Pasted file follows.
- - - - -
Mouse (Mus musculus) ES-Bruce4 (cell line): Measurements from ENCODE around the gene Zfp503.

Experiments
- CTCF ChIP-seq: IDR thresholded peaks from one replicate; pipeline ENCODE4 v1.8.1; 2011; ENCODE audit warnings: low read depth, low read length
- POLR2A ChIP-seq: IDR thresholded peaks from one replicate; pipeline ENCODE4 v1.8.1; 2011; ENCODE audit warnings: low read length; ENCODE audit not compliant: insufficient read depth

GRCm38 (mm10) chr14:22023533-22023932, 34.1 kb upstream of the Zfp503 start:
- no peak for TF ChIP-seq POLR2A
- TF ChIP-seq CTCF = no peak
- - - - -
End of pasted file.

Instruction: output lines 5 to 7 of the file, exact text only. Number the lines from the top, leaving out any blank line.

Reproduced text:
GRCm38 (mm10) chr14:22023533-22023932, 34.1 kb upstream of the Zfp503 start:
- no peak for TF ChIP-seq POLR2A
- TF ChIP-seq CTCF = no peak